Adams M. and Raisborough J. 2010. British Journal of Sociology 61(2): 256-274.
Our everyday shopping practices are increasingly marketed as opportunities to 'make a difference' via our ethical consumption choices. In response to a growing body of work detailing the ways in which specific alignments of 'ethics' and 'consumption' are mediated, we explore how 'ethical' opportunities such as the consumption of Fairtrade products are recognized, experienced and taken-up in the everyday. Situating ethical consumption, moral obligation and choice in the everyday is, we argue, important if we are to avoid both over-exaggerating the reflexive and self-conscious sensibilities involved in ethical consumption, and, adhering to a reductive understanding of ethical self-expression.
Investigating the effects of gender on consumers' moral philosophies and ethical intentions
Bateman C. R. and Valentine S. R. 2010. Journal of Business Ethics 95(3): 393-414.
Using information collected from a convenience sample of graduate and undergraduate students affiliated with a Midwestern university in the United States, this study determined the extent to which gender (defined as sex differences) is related to consumers' moral philosophies and ethical intentions. Results indicated that women were more inclined than men to utilize both consequence-based and rule-based moral philosophies in questionable consumption situations. In addition, women placed more importance on an overall moral philosophy than did men, and women had higher intentions to behave ethically.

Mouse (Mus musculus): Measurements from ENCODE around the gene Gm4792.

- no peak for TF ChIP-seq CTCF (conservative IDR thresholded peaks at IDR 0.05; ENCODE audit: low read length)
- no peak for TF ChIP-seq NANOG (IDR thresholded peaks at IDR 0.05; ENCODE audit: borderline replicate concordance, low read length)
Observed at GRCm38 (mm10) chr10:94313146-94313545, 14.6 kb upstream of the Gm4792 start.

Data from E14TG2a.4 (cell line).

Christian Consumer: Living Faithfully In A Fragile World
Hartman L. 2011. Oxford: Oxford University Press.
Be it fair trade coffee or foreign oil, our choices as consumers affect the well-being of humans around the globe, not to mention the natural world and of course ourselves. Consumption is a serious ethical issue, and Christian writers throughout history have weighed in, discussing topics such as affluence and poverty, greed and gluttony, and proper stewardship of resources. These voices are often at odds, however. In this book, Laura M. Hartman formulates a coherent Christian ethic of consumption, imposing order on the debate by dividing it into four imperatives: Christians are to consume in ways that avoid sin, embrace creation, love one's neighbor, and envision the future. An adequate ethics of consumption, she argues, must include all four considerations as tools for discernment, even when they seem to contradict one another. The book includes discussions of Christian practices such as fasting, gratitude, solidarity, gift-giving, Sabbath-keeping, and the Eucharist. Using exemplars from the Christian tradition and practical examples from everyday life, The Christian Consumer offers a thoughtful guide to ethical consumption.